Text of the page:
Take the 2-minute tour ×
Server Fault is a question and answer site for professional system and network administrators. It's 100% free, no registration required.

I want to understand and if it makes sense, disable the alert message I receive about spares missing on my ubuntu linux software raid 5.

I used mdadm and set up a /dev/md0 raid volume made up of 3 hard drives.

I then set up email alerts so I can see when there is a problem with it.

I often get these 'spare missing' alerts, and I assume that means there is a second spare defined and I do not have one.

I am looking to clarify that this is actually not really a problem, and that I can change a setting to tell mdadm I do not have a second spare (I have only 3 drives). My system should continue running if 1 drive goes down?

Here is the alert message:

This is an automatically generated mail message from mdadm running on myserver

A SparesMissing event had been detected on md device /dev/md0.

Faithfully yours, etc.

P.S. The /proc/mdstat file currently contains the following:

Personalities : [linear] [multipath] [raid0] [raid1] [raid6] [raid5] [raid4] [raid10] md0 : active raid5 sdc1[1] sdb1[0] sdd1[2]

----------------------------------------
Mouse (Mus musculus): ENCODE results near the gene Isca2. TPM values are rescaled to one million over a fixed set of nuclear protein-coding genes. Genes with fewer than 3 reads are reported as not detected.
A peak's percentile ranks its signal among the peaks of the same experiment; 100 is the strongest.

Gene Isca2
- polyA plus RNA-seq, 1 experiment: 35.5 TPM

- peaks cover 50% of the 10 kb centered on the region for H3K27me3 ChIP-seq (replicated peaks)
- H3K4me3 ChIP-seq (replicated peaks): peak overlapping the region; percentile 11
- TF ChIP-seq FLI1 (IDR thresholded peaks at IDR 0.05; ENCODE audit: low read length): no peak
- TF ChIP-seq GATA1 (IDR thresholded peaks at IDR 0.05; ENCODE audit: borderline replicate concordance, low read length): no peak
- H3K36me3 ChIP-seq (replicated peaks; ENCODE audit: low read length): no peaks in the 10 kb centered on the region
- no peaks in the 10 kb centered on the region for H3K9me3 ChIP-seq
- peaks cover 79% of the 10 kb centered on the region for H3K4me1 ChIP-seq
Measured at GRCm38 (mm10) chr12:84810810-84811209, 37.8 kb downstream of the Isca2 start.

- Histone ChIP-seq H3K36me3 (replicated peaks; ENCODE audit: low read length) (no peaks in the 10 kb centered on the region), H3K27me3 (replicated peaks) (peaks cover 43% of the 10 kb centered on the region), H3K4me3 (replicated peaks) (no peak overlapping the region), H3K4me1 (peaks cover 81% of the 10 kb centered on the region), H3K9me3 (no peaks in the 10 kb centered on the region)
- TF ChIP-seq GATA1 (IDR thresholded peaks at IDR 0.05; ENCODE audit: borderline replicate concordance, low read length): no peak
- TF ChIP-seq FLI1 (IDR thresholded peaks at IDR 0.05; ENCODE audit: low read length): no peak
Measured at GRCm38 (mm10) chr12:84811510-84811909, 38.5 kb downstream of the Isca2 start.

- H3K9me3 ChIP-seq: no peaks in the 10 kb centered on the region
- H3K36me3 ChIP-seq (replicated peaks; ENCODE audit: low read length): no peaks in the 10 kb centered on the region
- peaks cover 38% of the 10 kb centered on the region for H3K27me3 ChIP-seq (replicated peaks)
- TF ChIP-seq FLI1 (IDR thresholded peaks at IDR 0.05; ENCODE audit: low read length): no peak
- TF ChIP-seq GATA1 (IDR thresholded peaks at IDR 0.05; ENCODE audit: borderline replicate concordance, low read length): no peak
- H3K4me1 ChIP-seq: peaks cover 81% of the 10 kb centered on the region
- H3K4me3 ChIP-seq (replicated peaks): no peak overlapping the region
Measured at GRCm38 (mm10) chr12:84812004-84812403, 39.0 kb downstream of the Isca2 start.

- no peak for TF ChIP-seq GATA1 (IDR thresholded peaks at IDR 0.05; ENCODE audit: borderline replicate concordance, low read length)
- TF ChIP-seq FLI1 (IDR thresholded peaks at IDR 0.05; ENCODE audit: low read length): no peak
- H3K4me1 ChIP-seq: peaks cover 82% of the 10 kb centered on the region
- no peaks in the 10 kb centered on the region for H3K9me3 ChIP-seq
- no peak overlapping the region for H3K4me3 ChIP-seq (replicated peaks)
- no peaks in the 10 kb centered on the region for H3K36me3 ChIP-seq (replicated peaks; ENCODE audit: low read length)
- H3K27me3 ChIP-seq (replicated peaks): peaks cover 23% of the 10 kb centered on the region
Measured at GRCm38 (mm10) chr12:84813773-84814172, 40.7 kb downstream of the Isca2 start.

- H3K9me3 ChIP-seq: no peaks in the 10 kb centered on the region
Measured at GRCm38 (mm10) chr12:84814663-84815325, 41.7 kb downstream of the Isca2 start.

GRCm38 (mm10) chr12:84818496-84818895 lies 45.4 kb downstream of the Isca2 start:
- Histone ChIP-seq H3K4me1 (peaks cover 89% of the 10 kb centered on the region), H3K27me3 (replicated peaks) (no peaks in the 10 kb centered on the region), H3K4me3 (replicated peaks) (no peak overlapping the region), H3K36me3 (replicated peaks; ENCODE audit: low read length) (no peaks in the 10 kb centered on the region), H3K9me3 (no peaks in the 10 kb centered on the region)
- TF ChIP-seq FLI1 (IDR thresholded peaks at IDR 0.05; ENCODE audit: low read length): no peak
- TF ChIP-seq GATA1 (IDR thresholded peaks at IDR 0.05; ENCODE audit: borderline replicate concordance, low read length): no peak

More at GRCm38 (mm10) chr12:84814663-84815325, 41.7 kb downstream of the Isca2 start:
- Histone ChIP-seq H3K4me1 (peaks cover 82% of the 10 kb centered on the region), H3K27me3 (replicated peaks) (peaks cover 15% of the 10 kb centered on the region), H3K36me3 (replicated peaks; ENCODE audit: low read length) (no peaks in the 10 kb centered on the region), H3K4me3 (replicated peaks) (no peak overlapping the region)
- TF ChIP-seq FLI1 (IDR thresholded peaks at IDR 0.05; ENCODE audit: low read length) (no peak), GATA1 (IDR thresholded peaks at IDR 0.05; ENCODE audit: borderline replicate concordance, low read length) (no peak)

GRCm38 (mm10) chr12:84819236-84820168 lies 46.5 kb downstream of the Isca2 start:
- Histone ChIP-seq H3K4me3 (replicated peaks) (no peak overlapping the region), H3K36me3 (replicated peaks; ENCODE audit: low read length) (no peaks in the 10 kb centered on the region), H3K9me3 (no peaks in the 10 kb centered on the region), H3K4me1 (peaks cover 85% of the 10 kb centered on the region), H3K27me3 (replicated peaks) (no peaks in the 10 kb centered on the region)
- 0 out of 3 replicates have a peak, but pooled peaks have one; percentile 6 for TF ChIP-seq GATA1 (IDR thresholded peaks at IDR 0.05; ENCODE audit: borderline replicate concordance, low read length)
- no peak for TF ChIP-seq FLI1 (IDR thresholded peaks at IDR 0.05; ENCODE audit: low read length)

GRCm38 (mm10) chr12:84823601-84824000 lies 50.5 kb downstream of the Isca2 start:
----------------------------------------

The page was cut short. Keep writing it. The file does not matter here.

1953519488 blocks level 5, 64k chunk, algorithm 2 [3/3] [UUU]

unused devices: <none>
share|improve this question
    
How is the group defined in mdadm.conf? –  Shane Madden Sep 6 '11 at 16:13
    
DEVICE partitions ARRAY /dev/md0 level=raid5 num-devices=3 spares=1 UUID=80c8bec2:d8660d29:ae8962f 2:b7b9c495 , so I assume spares=0 would fix it, but is there a negative to this? A spare is optional, correct? Raid 5 means if 1 drive goes down the other 2 will keep running, correct? –  Scott Szretter Sep 6 '11 at 17:04
    
So is it safe to set it to spares=0 ? –  Scott Szretter Sep 9 '11 at 12:03

1 Answer 1

up vote 0 down vote accepted

Yes, set to 0 spares; a RAID 5 group will be able to tolerate 1 failure of an active disk. A spare is used as a reserved disk to immediately start rebuilding the array if one of the active disks dies.

share|improve this answer

Your Answer

 
discard

By posting your answer, you agree to the privacy policy and terms of service.

Not the answer you're looking for? Browse other questions tagged or ask your own question.